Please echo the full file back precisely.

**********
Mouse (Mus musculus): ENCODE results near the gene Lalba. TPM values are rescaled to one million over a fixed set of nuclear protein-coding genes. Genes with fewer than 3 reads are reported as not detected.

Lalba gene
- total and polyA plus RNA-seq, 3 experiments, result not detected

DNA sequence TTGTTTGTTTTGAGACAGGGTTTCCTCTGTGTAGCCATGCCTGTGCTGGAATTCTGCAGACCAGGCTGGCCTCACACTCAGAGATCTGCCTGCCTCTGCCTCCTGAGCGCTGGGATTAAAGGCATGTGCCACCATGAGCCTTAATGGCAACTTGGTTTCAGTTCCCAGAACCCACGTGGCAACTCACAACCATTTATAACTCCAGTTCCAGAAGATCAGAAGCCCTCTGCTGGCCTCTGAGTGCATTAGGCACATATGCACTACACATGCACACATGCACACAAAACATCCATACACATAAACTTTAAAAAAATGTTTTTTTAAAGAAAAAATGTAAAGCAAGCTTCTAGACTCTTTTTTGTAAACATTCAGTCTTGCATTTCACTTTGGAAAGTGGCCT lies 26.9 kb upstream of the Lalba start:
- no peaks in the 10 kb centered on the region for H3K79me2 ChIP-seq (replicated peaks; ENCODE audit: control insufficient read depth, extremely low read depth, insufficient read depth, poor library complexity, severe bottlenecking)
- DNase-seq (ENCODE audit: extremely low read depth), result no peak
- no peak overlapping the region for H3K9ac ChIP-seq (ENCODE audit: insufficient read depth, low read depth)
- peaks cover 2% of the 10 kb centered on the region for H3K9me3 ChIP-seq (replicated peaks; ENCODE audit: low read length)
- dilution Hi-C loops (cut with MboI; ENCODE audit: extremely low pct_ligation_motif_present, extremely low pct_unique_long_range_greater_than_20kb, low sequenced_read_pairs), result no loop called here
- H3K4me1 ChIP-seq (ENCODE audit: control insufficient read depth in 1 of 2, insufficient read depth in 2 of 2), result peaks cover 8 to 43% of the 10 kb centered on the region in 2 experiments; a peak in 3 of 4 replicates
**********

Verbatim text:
Mouse (Mus musculus): ENCODE results near the gene Lalba. TPM values are rescaled to one million over a fixed set of nuclear protein-coding genes. Genes with fewer than 3 reads are reported as not detected.

Lalba gene
- total and polyA plus RNA-seq, 3 experiments, result not detected

DNA sequence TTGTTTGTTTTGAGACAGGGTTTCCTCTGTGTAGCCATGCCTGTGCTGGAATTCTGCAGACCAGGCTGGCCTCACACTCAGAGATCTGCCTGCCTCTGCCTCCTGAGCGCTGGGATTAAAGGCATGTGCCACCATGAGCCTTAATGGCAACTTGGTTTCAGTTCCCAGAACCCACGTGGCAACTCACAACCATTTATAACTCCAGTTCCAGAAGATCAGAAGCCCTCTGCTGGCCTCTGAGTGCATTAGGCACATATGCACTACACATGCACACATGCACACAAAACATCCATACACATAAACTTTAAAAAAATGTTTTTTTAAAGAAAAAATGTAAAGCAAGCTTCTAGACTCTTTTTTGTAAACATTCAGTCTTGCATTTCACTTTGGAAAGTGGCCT lies 26.9 kb upstream of the Lalba start:
- no peaks in the 10 kb centered on the region for H3K79me2 ChIP-seq (replicated peaks; ENCODE audit: control insufficient read depth, extremely low read depth, insufficient read depth, poor library complexity, severe bottlenecking)
- DNase-seq (ENCODE audit: extremely low read depth), result no peak
- no peak overlapping the region for H3K9ac ChIP-seq (ENCODE audit: insufficient read depth, low read depth)
- peaks cover 2% of the 10 kb centered on the region for H3K9me3 ChIP-seq (replicated peaks; ENCODE audit: low read length)
- dilution Hi-C loops (cut with MboI; ENCODE audit: extremely low pct_ligation_motif_present, extremely low pct_unique_long_range_greater_than_20kb, low sequenced_read_pairs), result no loop called here
- H3K4me1 ChIP-seq (ENCODE audit: control insufficient read depth in 1 of 2, insufficient read depth in 2 of 2), result peaks cover 8 to 43% of the 10 kb centered on the region in 2 experiments; a peak in 3 of 4 replicates